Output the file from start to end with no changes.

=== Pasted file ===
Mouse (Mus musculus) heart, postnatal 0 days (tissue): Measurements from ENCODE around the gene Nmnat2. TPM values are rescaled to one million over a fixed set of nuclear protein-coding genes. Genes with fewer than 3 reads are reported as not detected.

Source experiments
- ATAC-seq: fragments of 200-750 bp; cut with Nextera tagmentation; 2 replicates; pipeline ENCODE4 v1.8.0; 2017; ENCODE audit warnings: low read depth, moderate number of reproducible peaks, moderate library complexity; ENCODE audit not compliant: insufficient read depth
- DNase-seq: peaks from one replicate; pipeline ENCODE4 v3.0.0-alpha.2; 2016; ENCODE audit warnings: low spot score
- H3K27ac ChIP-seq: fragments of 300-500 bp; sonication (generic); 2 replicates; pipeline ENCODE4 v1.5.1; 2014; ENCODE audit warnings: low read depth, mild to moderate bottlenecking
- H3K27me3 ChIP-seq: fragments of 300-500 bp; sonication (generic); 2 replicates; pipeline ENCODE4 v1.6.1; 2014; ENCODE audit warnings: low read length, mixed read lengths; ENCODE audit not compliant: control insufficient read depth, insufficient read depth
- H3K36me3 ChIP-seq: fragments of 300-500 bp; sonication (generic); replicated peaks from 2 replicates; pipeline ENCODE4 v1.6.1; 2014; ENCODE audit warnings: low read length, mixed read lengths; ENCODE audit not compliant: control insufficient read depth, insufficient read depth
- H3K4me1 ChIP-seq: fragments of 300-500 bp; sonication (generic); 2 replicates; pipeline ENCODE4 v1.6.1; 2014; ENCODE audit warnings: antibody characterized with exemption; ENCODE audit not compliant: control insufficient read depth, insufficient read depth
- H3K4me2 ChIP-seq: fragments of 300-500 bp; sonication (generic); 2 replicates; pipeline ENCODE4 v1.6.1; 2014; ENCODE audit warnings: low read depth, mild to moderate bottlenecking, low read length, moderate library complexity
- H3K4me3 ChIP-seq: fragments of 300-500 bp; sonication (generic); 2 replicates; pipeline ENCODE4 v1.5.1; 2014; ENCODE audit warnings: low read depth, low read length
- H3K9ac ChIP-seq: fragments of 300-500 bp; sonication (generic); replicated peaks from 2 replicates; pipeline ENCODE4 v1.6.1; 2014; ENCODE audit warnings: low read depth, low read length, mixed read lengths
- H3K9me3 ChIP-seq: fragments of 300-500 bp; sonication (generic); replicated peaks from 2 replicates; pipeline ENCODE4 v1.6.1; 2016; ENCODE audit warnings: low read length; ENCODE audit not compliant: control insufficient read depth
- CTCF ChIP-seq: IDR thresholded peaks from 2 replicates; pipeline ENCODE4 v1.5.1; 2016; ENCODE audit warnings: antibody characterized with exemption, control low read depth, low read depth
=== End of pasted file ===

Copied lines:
Mouse (Mus musculus) heart, postnatal 0 days (tissue): Measurements from ENCODE around the gene Nmnat2. TPM values are rescaled to one million over a fixed set of nuclear protein-coding genes. Genes with fewer than 3 reads are reported as not detected.

Source experiments
- ATAC-seq: fragments of 200-750 bp; cut with Nextera tagmentation; 2 replicates; pipeline ENCODE4 v1.8.0; 2017; ENCODE audit warnings: low read depth, moderate number of reproducible peaks, moderate library complexity; ENCODE audit not compliant: insufficient read depth
- DNase-seq: peaks from one replicate; pipeline ENCODE4 v3.0.0-alpha.2; 2016; ENCODE audit warnings: low spot score
- H3K27ac ChIP-seq: fragments of 300-500 bp; sonication (generic); 2 replicates; pipeline ENCODE4 v1.5.1; 2014; ENCODE audit warnings: low read depth, mild to moderate bottlenecking
- H3K27me3 ChIP-seq: fragments of 300-500 bp; sonication (generic); 2 replicates; pipeline ENCODE4 v1.6.1; 2014; ENCODE audit warnings: low read length, mixed read lengths; ENCODE audit not compliant: control insufficient read depth, insufficient read depth
- H3K36me3 ChIP-seq: fragments of 300-500 bp; sonication (generic); replicated peaks from 2 replicates; pipeline ENCODE4 v1.6.1; 2014; ENCODE audit warnings: low read length, mixed read lengths; ENCODE audit not compliant: control insufficient read depth, insufficient read depth
- H3K4me1 ChIP-seq: fragments of 300-500 bp; sonication (generic); 2 replicates; pipeline ENCODE4 v1.6.1; 2014; ENCODE audit warnings: antibody characterized with exemption; ENCODE audit not compliant: control insufficient read depth, insufficient read depth
- H3K4me2 ChIP-seq: fragments of 300-500 bp; sonication (generic); 2 replicates; pipeline ENCODE4 v1.6.1; 2014; ENCODE audit warnings: low read depth, mild to moderate bottlenecking, low read length, moderate library complexity
- H3K4me3 ChIP-seq: fragments of 300-500 bp; sonication (generic); 2 replicates; pipeline ENCODE4 v1.5.1; 2014; ENCODE audit warnings: low read depth, low read length
- H3K9ac ChIP-seq: fragments of 300-500 bp; sonication (generic); replicated peaks from 2 replicates; pipeline ENCODE4 v1.6.1; 2014; ENCODE audit warnings: low read depth, low read length, mixed read lengths
- H3K9me3 ChIP-seq: fragments of 300-500 bp; sonication (generic); replicated peaks from 2 replicates; pipeline ENCODE4 v1.6.1; 2016; ENCODE audit warnings: low read length; ENCODE audit not compliant: control insufficient read depth
- CTCF ChIP-seq: IDR thresholded peaks from 2 replicates; pipeline ENCODE4 v1.5.1; 2016; ENCODE audit warnings: antibody characterized with exemption, control low read depth, low read depth